The Anatomy Of The Eye And Functions
Throughout 2021 we spoke about eye health, and diseases to enhance your knowledge about our eyes’ anatomy. Year-end 2021 is coming to an end, therefore, make a New Year’s resolution that is specific to your eye health.
Every morning, we open our eyes and become immersed in a wealth of visual information. The eyes and related brain structures are complex systems that allow us to experience visual information from the surrounding world. It is easy to take clear vision for granted, but even subtle changes in the structure or functioning of the eyes can disrupt our sight. An eye care provider conducts a thorough eye exam to ensure that these components are functioning well together.
Our eyes sit in a bony protective socket, the orbit, which has six extraocular muscles to each eye. These muscles allow movement of the eye up and down, side to side, and eye rotation. The eyeball is not a single, spherical structure as is commonly thought. It consists of a smaller, curved portion called the cornea that attaches to a larger, roughly spherical structure called the sclera (the white of the eye). The eyeball contains a jelly-like substance called the vitreous fluid.
Toward the front of the eye are three essential structures: the iris, pupil, and lens. The iris is the colored part of your eye – it can expand and contract to determine how much light to let in through the pupil, the black hole in the center of your eye. Finally, the lens is a flexible, convex structure that changes shape to direct light rays in different directions within the eye.
At the back of the eyeball is a layer of tissue called the retina. The retina consists of millions of photosensitive cells that react to certain types of light. Cone cells are clustered toward the center of the retina and react to colors and details in bright light. Rod cells, which are spread toward the periphery of the retina, react to dim lighting conditions (See Eye Anatomy below_Source: All About Vision).
The Eye Anatomy
- The Uvea Of The Eye
- Pupil: Aperture Of The Eye
- The Retina: Where Vision Begins
- Macula Lutea Of The Eye
- Choroid Of The Eye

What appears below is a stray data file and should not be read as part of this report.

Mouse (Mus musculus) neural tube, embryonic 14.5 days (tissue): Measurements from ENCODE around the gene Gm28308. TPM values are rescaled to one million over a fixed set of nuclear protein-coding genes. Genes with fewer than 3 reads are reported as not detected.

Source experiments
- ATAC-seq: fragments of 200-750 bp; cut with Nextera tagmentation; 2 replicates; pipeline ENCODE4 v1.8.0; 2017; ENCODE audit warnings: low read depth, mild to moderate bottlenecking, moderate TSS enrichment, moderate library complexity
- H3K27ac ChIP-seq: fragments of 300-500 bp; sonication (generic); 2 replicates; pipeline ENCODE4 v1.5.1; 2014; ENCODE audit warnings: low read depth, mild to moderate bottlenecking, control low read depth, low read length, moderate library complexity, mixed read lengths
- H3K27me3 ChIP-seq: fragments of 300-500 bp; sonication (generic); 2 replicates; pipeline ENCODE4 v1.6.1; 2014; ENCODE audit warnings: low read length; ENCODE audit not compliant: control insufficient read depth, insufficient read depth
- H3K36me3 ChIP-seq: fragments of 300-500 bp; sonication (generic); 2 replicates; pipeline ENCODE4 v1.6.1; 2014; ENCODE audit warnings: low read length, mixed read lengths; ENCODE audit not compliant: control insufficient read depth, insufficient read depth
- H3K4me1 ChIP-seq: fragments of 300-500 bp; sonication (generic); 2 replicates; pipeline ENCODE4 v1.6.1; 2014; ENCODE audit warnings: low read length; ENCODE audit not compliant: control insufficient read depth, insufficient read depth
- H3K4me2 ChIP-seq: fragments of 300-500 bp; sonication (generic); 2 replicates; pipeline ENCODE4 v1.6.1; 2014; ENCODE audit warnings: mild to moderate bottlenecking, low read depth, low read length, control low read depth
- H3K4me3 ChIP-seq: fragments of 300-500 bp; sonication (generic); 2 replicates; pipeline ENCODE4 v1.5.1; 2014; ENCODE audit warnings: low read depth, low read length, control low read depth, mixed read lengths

- Lens Of The Eye
- Ciliary Body
- Eye Muscles
- Aqueous Humor
- Optic Nerve
- Fovea Centralis
Eyes Facilitating Vision
- Surface of the eyes and the eyelids inner surface contain the clear membrane conjunctiva.
- Tear film contains three layers that lubricate the eyes.
- Lacrimal gland makes the watery part of the tears and sits under the outside edge of the eyebrow (away from the nose) in the orbit.
- Meibomian gland produces oil that becomes part of the tear film, and tears drain from the eye through the tear duct (See illustration below for “Eye Surface”).
- As light enters the eye through the pupil it passes through the lens, which changes shape to ensure that the light rays hit the retina. When the light rays reach the back of the eye, it stimulates the rod and cone cells to fire. Cone cells detect fine details and colors in the center of your visual field. Rod cells detect edges in peripheral vision and allow us to perceive shapes in dim light.
- In the retina there are rods and cones that convert light energy, functioning as a digital camera, into electrical signals that exit the eye through the optic nerve below the center of the retina.
- And finally, the optic nerve carries visual information to the occipital cortex in the very back of your brain, where it is processed to result in a vibrant visual experience (Back of eye illustration below).
Surface Of The Eye
Front Of The Eye
Back Of The Eye
If any part of this complex arrangement functions improperly, there is vision impairment. Therefore, It is essential to receive regular optometry exams to evaluate your eye structures and visual abilities. Start out the year right by visiting with us so that we can determine your eye health. F. Scott Fitzgerald, “The world only exists in your eyes. You can make it as big or as small as you want.” – .” Love your eyes.
Merry Christmas, Happy Holidays, and Happy New Year to you and your family.